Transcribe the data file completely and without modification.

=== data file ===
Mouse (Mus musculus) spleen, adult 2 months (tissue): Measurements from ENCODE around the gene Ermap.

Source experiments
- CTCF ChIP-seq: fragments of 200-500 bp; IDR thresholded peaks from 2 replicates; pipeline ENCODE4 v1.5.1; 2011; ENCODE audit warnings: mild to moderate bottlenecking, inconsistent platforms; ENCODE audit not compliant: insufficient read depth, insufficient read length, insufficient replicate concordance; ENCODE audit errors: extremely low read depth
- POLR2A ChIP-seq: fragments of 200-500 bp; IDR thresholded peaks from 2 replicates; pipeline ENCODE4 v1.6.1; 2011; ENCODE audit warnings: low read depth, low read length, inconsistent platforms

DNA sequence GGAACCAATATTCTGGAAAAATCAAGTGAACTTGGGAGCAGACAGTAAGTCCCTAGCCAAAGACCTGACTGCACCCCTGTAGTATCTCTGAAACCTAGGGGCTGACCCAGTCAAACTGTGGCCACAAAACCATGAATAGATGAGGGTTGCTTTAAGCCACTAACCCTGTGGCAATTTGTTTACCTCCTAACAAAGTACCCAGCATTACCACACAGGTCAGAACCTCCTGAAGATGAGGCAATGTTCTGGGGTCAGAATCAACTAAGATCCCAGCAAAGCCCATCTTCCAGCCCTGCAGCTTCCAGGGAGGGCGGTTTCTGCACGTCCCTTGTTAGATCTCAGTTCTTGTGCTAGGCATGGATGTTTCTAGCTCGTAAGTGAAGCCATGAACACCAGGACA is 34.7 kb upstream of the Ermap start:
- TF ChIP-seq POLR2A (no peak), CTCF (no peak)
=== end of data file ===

Mouse (Mus musculus) spleen, adult 2 months (tissue): Measurements from ENCODE around the gene Ermap.

Source experiments
- CTCF ChIP-seq: fragments of 200-500 bp; IDR thresholded peaks from 2 replicates; pipeline ENCODE4 v1.5.1; 2011; ENCODE audit warnings: mild to moderate bottlenecking, inconsistent platforms; ENCODE audit not compliant: insufficient read depth, insufficient read length, insufficient replicate concordance; ENCODE audit errors: extremely low read depth
- POLR2A ChIP-seq: fragments of 200-500 bp; IDR thresholded peaks from 2 replicates; pipeline ENCODE4 v1.6.1; 2011; ENCODE audit warnings: low read depth, low read length, inconsistent platforms

DNA sequence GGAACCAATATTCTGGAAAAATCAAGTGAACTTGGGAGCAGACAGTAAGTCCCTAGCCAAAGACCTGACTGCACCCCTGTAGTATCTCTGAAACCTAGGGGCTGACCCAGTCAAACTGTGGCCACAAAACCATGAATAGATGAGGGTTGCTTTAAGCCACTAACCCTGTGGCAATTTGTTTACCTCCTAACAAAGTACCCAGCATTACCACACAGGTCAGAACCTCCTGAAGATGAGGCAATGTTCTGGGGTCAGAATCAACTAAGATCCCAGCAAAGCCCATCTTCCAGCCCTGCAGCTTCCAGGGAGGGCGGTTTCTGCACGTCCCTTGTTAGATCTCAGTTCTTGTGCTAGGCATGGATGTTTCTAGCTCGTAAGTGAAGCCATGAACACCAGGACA is 34.7 kb upstream of the Ermap start:
- TF ChIP-seq POLR2A (no peak), CTCF (no peak)